Gamma Knife FAQ
What is Gamma Knife radiosurgery?
Gamma Knife is not a knife, but rather a sophisticated system that can be used to replace brain surgery or whole brain radiation in some situations. It uses a single, high dose of gamma radiation delivered via up to 192 individual beams which intersect at a single spot with the accuracy of less than one-tenth of a millimeter (about the thickness of a sheet of paper).
A Gamma Knife procedure treats brain lesions with enough radiation to control them, so that they disappear, shrink or stop growing. It can be used to treat targets even in the most critical, difficult-to-access areas of the brain without delivering significant radiation doses to healthy, normal brain tissue. Referred to as “surgery without a scalpel,” the Gamma Knife procedure does not require the surgeon to make an incision in the scalp, nor an opening in the skull.
Gamma Knife is more precise and delivers less dose to normal tissue than other radiosurgical tools that are currently available.
What is involved in a typical Gamma Knife treatment?
On the day of treatment, the patient is given light sedation. Next, local anesthesia is used to secure a head frame to the patient’s head. The frame is used in conjunction with an imaging procedure to accurately locate the target. With the frame in place, the patient undergoes an MRI or CT scan, or in the case of an arteriovenous malformation (AVM), angiography, in order to locate the lesion in the brain to be treated. Using the imaging procedure, the treating team can define the position of the lesion(s) inside the patient’s head. While the patient rests, the treatment team (which typically consists of a neurosurgeon, radiation oncologist and physicist) uses a computer to devise a treatment plan. This takes from 30 to 90 minutes to complete, depending upon the geometry and location of the target(s).
When the individual treatment plan is completed, the patient lies on the Gamma Knife couch so that their head is precisely positioned for treatment. The patient is then moved automatically, into the machine, and treatment begins. Treatment typically lasts from 20 minutes to 2 hours, during which time the patient feels nothing. At the completion of the treatment, the patient is automatically moved out of the machine, and the head frame is removed. The patient usually goes home at this point, but may remain in the hospital overnight for observation on occasion.
How many sessions is Gamma Knife radiosurgery?
Gamma Knife is typically completed in a single-day with patients arriving in the morning and able to return home later in the day. Occasionally, physicians may choose to deliver the treatment over a few days.
Does Gamma Knife work?
The Gamma Knife is not an experimental form of treatment. It is a highly effective method of treating brain tumors and neurological and functional disorders and its use is supported by two decades of clinical research published in the mainstream medical literature.
Developed in 1968, it has been used in the treatment of over one million patients. There are over 3,000 peer reviewed publications describing the use of the Gamma Knife in an array of clinical conditions including brain tumors, vascular malformations, movement disorders and facial pain.
The results reported by Gamma Knife centers are typically as good as those achieved with other techniques, with lower complication rates.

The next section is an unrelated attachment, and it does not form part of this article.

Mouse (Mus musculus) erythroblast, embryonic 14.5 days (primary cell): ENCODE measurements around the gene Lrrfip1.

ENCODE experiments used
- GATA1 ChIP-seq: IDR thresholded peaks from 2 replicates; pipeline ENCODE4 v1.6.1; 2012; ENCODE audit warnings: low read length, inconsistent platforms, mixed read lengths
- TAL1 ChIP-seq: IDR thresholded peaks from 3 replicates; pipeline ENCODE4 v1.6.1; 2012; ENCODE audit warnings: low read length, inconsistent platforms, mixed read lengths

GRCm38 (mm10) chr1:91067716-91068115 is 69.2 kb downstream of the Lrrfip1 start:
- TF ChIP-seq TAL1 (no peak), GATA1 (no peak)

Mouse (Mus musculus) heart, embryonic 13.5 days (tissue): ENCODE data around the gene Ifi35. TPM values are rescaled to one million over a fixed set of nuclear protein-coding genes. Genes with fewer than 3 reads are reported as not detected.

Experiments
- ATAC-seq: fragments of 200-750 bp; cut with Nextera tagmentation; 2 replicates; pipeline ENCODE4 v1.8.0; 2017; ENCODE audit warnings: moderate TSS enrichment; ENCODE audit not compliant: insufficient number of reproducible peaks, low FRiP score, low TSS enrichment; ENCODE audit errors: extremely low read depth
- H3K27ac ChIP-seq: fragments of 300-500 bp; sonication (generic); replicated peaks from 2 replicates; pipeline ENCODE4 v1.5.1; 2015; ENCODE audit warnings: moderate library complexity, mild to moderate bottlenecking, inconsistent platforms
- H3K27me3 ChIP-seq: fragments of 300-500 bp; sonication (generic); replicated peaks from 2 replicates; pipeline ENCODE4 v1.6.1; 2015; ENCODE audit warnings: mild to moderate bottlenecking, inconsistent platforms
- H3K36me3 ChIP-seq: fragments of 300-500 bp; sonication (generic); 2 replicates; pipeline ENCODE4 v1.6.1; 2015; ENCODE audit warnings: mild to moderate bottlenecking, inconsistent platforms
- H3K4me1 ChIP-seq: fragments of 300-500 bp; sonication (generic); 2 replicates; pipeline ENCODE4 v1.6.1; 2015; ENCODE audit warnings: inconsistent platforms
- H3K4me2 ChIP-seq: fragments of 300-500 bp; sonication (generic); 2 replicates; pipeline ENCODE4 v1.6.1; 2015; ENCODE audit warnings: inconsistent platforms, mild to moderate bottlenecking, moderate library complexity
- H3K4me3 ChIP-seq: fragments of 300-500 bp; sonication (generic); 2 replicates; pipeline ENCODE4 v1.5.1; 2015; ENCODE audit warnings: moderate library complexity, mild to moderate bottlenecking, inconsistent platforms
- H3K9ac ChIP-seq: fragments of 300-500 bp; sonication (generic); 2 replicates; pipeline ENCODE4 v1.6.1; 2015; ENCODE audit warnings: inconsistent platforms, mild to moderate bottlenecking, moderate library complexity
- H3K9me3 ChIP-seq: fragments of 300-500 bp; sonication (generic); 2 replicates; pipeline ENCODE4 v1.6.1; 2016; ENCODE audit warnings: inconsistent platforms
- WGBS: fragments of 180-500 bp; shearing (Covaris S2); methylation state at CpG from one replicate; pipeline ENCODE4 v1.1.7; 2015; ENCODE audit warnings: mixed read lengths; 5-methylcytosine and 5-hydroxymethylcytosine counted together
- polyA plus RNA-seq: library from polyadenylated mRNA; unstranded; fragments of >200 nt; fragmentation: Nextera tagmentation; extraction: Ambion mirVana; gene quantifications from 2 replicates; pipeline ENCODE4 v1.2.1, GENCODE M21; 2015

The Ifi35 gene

What studies have been done or are being done to show the effectiveness of Gamma Knife treatment?
The number of peer-reviewed, published scientific articles documenting patient outcomes with Gamma Knife far outweighs any other form of stereotactic radiosurgery. Gamma Knife centers and universities have published more than 3,000 papers and have treated more than one million patients worldwide during the last 50 years. The fact that 75 percent of all published radiosurgical literature, including most of the multicenter trials, is based on the use of the Gamma Knife is especially significant given that both Gamma Knife and Linac systems were introduced in the same era.
How many patients have received Gamma Knife treatment?
More than one million patients have been treated with Leksell Gamma Knife—about 80,000 patients every year.
What does the patient feel during the Gamma Knife treatment?
There might be mild pain from administration of the local anesthetic used during placement of the head frame (similar to the sensation of having blood drawn). Patients have reported that they feel a pressure sensation when the frame is applied, but not pain.
What can a patient expect after Gamma Knife treatment?
After the treatment session is finished, the head frame is removed. Sometimes there is a little bleeding from where the pins contact the patient’s head. Pressure is applied to stop the bleeding and Band-aids may be used to keep the pin sites clean. It is usually recommended that the patient refrain from physical activity over the next 18 to 24 hours.
How quickly will the Gamma Knife® treatment work?
The effects of Gamma Knife radiosurgery occur over a period of time that can range from several weeks to several years, depending on the condition being treated.
Can Gamma Knife treatment be given more than once?
Yes, treatment may be repeated if recommended.
Gamma Knife’s 4-Part Process
See how Gamma Knife’s advanced technology helps heal brain tumors and other disorders.
Safe, Software-Guided Treatment
Precise targeting without surgery makes Gamma Knife the brain disorder treatment of choice.
What Can It Treat?
Gamma Knife helps treat many different types of brain lesions with unprecedented success.